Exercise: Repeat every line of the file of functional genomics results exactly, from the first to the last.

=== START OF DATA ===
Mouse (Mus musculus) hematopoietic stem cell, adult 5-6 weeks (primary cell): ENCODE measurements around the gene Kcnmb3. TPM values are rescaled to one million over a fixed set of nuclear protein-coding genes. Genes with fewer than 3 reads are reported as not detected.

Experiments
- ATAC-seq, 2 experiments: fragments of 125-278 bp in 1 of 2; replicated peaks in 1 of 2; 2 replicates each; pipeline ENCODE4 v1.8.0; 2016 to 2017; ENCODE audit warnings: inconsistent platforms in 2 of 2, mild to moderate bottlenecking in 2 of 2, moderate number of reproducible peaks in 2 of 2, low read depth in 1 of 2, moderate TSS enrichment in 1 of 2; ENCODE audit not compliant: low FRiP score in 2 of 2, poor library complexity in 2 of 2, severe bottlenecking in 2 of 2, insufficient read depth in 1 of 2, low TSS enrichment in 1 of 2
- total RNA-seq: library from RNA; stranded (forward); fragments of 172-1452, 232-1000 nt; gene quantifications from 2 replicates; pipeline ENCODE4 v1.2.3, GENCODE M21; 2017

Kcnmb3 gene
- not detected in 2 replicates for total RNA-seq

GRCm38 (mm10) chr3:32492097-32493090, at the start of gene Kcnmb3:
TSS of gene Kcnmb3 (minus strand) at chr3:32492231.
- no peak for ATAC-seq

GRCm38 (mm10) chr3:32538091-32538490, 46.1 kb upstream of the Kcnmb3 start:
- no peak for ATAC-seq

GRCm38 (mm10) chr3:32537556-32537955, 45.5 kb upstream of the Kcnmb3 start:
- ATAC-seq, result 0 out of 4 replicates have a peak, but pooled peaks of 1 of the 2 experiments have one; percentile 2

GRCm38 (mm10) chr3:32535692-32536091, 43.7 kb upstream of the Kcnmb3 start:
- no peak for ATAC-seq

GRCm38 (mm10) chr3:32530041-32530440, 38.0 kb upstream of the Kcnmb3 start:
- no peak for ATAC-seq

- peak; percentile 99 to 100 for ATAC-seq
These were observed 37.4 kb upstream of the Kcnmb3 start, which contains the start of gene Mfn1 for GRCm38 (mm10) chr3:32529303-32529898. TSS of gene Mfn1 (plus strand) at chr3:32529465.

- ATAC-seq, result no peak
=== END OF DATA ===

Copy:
Mouse (Mus musculus) hematopoietic stem cell, adult 5-6 weeks (primary cell): ENCODE measurements around the gene Kcnmb3. TPM values are rescaled to one million over a fixed set of nuclear protein-coding genes. Genes with fewer than 3 reads are reported as not detected.

Experiments
- ATAC-seq, 2 experiments: fragments of 125-278 bp in 1 of 2; replicated peaks in 1 of 2; 2 replicates each; pipeline ENCODE4 v1.8.0; 2016 to 2017; ENCODE audit warnings: inconsistent platforms in 2 of 2, mild to moderate bottlenecking in 2 of 2, moderate number of reproducible peaks in 2 of 2, low read depth in 1 of 2, moderate TSS enrichment in 1 of 2; ENCODE audit not compliant: low FRiP score in 2 of 2, poor library complexity in 2 of 2, severe bottlenecking in 2 of 2, insufficient read depth in 1 of 2, low TSS enrichment in 1 of 2
- total RNA-seq: library from RNA; stranded (forward); fragments of 172-1452, 232-1000 nt; gene quantifications from 2 replicates; pipeline ENCODE4 v1.2.3, GENCODE M21; 2017

Kcnmb3 gene
- not detected in 2 replicates for total RNA-seq

GRCm38 (mm10) chr3:32492097-32493090, at the start of gene Kcnmb3:
TSS of gene Kcnmb3 (minus strand) at chr3:32492231.
- no peak for ATAC-seq

GRCm38 (mm10) chr3:32538091-32538490, 46.1 kb upstream of the Kcnmb3 start:
- no peak for ATAC-seq

GRCm38 (mm10) chr3:32537556-32537955, 45.5 kb upstream of the Kcnmb3 start:
- ATAC-seq, result 0 out of 4 replicates have a peak, but pooled peaks of 1 of the 2 experiments have one; percentile 2

GRCm38 (mm10) chr3:32535692-32536091, 43.7 kb upstream of the Kcnmb3 start:
- no peak for ATAC-seq

GRCm38 (mm10) chr3:32530041-32530440, 38.0 kb upstream of the Kcnmb3 start:
- no peak for ATAC-seq

- peak; percentile 99 to 100 for ATAC-seq
These were observed 37.4 kb upstream of the Kcnmb3 start, which contains the start of gene Mfn1 for GRCm38 (mm10) chr3:32529303-32529898. TSS of gene Mfn1 (plus strand) at chr3:32529465.

- ATAC-seq, result no peak